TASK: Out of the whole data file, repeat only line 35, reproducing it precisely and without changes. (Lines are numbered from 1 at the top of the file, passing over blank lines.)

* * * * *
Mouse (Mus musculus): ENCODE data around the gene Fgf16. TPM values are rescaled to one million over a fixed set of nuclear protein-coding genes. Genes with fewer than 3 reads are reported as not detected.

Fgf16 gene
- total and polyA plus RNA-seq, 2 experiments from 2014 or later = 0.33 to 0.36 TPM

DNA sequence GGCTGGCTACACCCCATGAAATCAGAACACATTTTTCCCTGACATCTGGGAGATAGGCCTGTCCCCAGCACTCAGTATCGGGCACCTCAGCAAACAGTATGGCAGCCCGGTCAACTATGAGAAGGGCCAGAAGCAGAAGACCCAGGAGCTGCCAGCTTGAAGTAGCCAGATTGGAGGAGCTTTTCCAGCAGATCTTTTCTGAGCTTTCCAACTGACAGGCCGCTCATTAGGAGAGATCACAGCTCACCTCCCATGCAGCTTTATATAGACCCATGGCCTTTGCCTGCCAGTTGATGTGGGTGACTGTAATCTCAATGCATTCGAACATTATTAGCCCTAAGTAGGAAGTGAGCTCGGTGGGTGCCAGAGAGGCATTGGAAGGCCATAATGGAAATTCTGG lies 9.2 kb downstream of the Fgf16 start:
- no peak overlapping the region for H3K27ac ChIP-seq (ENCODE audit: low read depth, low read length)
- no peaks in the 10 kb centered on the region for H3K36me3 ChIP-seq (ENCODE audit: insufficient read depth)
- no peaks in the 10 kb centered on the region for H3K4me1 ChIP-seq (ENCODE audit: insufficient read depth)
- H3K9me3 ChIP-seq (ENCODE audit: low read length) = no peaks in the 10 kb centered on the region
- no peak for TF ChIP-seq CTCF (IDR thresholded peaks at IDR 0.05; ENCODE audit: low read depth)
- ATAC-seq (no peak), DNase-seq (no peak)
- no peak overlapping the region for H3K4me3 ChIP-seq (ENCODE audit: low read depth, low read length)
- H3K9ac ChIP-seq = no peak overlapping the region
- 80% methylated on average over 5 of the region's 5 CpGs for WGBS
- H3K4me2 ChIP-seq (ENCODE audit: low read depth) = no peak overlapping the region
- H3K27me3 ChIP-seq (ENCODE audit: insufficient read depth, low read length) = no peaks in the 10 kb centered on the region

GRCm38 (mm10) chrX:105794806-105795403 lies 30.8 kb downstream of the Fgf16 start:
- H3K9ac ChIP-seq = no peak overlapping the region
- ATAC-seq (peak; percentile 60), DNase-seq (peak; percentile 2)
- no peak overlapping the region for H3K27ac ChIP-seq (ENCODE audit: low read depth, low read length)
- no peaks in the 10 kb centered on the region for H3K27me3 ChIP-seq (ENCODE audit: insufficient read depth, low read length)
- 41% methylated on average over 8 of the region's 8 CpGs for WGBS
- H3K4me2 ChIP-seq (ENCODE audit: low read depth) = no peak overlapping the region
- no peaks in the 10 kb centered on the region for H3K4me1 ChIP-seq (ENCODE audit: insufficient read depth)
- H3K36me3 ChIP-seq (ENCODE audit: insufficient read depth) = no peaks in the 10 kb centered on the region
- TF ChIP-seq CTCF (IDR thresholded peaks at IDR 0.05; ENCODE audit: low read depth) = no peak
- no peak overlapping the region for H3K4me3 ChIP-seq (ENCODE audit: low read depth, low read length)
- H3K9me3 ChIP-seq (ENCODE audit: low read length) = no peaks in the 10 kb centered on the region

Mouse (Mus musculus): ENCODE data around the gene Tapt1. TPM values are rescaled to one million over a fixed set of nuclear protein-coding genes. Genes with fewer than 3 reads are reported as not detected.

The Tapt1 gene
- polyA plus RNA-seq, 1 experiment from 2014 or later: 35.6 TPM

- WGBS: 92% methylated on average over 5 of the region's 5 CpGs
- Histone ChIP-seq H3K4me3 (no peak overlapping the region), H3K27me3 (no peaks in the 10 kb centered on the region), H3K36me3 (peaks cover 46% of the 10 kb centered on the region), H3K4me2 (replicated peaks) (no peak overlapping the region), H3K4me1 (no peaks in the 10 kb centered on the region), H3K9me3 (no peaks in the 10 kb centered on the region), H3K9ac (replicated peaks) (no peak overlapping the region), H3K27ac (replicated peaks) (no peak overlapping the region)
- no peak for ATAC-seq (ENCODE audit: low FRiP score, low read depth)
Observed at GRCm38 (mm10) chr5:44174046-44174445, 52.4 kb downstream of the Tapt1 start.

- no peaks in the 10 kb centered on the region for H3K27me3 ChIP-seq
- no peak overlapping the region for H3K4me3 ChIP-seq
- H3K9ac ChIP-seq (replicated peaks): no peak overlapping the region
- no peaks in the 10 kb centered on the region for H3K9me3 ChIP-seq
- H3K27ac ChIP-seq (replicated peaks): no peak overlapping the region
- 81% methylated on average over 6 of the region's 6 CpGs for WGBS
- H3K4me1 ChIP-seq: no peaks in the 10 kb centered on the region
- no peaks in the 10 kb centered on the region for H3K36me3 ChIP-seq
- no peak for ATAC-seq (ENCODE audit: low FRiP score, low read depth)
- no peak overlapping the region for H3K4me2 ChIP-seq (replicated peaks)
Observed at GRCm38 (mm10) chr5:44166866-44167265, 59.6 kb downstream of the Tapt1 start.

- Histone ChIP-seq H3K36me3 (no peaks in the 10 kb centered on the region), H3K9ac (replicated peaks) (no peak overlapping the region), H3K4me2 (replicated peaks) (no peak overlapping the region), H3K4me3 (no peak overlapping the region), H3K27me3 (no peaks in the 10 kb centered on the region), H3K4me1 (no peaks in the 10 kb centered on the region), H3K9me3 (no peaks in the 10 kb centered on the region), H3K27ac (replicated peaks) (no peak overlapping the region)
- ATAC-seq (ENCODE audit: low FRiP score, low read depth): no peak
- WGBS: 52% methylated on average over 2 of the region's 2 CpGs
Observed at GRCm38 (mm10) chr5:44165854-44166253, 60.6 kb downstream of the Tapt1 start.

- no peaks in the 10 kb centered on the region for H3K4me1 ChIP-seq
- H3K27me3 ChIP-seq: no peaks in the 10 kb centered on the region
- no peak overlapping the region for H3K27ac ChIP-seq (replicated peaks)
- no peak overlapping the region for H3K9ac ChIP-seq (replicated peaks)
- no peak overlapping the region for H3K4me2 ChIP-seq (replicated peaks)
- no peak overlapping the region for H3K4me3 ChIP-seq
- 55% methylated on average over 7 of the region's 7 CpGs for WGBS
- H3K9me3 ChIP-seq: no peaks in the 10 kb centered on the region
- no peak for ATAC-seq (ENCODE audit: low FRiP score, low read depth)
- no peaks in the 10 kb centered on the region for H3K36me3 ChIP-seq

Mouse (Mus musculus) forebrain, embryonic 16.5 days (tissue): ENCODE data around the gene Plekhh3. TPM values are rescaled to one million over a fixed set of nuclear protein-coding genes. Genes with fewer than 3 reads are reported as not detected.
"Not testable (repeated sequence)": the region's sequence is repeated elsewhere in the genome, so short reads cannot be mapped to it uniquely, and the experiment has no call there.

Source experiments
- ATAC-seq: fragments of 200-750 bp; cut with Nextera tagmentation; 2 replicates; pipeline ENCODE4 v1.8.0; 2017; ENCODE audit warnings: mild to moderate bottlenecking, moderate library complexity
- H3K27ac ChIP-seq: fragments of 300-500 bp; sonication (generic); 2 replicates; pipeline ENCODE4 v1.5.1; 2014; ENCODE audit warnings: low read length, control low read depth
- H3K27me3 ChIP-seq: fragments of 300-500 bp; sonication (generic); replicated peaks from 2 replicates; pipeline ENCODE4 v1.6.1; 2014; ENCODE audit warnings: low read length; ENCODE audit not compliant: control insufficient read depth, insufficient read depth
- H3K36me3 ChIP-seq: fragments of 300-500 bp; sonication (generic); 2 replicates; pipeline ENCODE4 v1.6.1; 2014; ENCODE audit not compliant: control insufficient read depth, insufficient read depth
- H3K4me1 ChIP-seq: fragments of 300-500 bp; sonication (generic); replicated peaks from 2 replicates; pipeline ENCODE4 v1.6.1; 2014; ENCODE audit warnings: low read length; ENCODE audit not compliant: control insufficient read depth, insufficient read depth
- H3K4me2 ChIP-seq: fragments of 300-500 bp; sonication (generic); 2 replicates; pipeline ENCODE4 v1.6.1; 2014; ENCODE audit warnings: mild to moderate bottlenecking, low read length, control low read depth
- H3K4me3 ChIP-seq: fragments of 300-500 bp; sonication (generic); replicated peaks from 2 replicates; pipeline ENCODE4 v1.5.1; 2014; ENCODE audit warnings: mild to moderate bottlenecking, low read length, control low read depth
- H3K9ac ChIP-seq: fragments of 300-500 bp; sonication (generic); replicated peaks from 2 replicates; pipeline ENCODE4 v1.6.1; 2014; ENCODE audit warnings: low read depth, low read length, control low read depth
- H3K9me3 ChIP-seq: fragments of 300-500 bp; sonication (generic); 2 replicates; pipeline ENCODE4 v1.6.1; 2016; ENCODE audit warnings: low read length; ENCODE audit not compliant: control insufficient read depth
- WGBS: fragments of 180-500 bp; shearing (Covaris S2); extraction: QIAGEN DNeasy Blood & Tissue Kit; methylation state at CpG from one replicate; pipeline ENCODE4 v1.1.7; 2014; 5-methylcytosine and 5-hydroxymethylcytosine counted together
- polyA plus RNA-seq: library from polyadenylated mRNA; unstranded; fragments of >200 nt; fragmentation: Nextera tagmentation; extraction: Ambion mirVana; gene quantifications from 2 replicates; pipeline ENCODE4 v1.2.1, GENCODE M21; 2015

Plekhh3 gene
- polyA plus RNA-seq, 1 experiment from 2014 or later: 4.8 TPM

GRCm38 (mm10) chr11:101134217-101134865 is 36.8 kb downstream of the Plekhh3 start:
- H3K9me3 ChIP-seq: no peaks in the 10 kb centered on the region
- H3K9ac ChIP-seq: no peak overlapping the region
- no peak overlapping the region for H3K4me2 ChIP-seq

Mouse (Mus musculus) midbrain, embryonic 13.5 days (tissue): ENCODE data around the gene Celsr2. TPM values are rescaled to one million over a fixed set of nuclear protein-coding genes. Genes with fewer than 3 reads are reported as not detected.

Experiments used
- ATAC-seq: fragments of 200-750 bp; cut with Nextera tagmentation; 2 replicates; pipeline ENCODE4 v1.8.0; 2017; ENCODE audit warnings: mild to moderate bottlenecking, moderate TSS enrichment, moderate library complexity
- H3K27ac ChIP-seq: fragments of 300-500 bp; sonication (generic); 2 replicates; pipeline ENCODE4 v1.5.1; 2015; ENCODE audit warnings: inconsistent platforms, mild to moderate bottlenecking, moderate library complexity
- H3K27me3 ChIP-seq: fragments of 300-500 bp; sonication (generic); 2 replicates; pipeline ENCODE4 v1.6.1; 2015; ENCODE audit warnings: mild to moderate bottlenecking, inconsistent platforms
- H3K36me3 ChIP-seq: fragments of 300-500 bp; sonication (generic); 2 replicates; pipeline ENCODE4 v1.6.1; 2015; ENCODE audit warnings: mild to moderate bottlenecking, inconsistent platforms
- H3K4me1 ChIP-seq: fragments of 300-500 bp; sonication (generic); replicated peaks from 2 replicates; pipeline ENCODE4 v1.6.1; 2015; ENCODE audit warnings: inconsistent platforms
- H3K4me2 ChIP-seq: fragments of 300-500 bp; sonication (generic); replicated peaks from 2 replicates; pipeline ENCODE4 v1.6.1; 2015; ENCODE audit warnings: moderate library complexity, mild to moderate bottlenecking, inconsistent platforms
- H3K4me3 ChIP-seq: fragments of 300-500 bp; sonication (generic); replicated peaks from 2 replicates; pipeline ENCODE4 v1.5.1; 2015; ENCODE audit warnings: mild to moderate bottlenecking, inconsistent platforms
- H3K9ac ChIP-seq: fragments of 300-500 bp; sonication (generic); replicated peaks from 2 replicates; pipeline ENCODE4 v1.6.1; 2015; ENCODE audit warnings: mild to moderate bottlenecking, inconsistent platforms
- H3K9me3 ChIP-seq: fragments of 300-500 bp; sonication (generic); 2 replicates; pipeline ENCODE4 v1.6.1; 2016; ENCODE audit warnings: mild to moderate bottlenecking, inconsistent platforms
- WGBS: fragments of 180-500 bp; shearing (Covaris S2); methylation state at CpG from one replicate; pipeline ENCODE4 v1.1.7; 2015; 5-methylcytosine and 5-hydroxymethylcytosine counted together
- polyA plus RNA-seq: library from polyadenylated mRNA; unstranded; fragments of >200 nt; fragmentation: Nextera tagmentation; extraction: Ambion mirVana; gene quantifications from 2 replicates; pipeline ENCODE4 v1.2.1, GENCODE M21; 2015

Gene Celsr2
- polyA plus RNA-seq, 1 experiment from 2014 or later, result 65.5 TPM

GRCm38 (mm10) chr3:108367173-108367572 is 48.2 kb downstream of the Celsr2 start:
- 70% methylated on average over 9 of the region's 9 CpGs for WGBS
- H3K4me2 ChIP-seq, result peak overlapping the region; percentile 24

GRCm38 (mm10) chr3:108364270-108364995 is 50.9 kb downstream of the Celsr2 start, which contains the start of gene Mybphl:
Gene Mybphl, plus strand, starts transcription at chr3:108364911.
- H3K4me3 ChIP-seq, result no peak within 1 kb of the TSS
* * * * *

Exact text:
- no peaks in the 10 kb centered on the region for H3K27me3 ChIP-seq